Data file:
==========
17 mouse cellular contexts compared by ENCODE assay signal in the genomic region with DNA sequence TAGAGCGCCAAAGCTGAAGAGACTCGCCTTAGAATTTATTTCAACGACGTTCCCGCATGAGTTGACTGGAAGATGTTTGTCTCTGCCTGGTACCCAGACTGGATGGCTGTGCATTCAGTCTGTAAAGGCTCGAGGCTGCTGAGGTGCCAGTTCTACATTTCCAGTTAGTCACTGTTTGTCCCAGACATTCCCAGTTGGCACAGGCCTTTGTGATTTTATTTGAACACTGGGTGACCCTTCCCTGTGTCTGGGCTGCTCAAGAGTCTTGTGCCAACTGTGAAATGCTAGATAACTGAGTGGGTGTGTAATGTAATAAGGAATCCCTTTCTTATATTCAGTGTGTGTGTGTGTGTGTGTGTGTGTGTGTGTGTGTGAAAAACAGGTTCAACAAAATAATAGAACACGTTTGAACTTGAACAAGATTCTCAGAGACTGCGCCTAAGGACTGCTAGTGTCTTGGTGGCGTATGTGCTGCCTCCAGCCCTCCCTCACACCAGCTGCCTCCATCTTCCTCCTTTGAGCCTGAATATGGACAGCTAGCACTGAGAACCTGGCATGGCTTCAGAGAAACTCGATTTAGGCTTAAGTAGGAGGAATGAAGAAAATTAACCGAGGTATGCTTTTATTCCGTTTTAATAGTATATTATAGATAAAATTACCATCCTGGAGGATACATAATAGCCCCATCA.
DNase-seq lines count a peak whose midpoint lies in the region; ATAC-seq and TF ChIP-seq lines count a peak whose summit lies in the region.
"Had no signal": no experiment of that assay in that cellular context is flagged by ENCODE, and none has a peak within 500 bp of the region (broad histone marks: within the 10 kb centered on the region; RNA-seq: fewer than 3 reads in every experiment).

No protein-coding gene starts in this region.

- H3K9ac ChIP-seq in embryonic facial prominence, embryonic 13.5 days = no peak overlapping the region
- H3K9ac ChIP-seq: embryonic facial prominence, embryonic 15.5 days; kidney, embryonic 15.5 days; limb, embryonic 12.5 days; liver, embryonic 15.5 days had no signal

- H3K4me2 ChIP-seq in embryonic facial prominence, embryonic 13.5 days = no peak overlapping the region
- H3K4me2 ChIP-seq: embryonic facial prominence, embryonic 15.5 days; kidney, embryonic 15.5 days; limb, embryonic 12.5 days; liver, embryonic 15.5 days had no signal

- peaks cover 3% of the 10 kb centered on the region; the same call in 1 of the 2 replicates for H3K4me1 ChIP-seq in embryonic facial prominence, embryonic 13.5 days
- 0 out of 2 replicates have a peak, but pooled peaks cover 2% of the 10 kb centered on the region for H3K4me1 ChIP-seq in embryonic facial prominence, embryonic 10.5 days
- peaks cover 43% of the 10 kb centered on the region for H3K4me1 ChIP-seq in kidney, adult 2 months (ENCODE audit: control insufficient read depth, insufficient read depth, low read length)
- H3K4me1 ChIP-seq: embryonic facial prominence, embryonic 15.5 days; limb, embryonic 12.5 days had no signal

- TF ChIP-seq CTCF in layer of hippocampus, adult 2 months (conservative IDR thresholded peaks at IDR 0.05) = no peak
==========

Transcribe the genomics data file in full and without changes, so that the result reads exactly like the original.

17 mouse cellular contexts compared by ENCODE assay signal in the genomic region with DNA sequence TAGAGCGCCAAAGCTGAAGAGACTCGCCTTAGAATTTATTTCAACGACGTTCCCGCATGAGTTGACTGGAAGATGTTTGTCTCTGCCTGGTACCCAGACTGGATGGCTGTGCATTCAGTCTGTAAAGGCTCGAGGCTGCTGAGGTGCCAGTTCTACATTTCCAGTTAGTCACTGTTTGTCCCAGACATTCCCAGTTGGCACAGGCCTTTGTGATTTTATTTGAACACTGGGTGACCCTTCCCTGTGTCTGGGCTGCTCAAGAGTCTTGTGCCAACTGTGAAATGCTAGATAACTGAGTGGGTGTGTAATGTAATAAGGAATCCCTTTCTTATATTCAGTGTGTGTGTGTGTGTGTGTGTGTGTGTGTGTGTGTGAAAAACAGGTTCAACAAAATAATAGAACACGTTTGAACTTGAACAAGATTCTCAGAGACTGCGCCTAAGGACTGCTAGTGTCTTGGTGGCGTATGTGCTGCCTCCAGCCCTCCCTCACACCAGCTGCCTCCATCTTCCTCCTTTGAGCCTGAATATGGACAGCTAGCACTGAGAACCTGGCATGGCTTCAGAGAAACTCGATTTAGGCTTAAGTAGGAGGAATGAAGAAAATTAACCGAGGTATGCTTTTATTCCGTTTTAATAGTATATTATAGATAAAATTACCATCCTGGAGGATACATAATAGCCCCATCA.
DNase-seq lines count a peak whose midpoint lies in the region; ATAC-seq and TF ChIP-seq lines count a peak whose summit lies in the region.
"Had no signal": no experiment of that assay in that cellular context is flagged by ENCODE, and none has a peak within 500 bp of the region (broad histone marks: within the 10 kb centered on the region; RNA-seq: fewer than 3 reads in every experiment).

No protein-coding gene starts in this region.

- H3K9ac ChIP-seq in embryonic facial prominence, embryonic 13.5 days = no peak overlapping the region
- H3K9ac ChIP-seq: embryonic facial prominence, embryonic 15.5 days; kidney, embryonic 15.5 days; limb, embryonic 12.5 days; liver, embryonic 15.5 days had no signal

- H3K4me2 ChIP-seq in embryonic facial prominence, embryonic 13.5 days = no peak overlapping the region
- H3K4me2 ChIP-seq: embryonic facial prominence, embryonic 15.5 days; kidney, embryonic 15.5 days; limb, embryonic 12.5 days; liver, embryonic 15.5 days had no signal

- peaks cover 3% of the 10 kb centered on the region; the same call in 1 of the 2 replicates for H3K4me1 ChIP-seq in embryonic facial prominence, embryonic 13.5 days
- 0 out of 2 replicates have a peak, but pooled peaks cover 2% of the 10 kb centered on the region for H3K4me1 ChIP-seq in embryonic facial prominence, embryonic 10.5 days
- peaks cover 43% of the 10 kb centered on the region for H3K4me1 ChIP-seq in kidney, adult 2 months (ENCODE audit: control insufficient read depth, insufficient read depth, low read length)
- H3K4me1 ChIP-seq: embryonic facial prominence, embryonic 15.5 days; limb, embryonic 12.5 days had no signal

- TF ChIP-seq CTCF in layer of hippocampus, adult 2 months (conservative IDR thresholded peaks at IDR 0.05) = no peak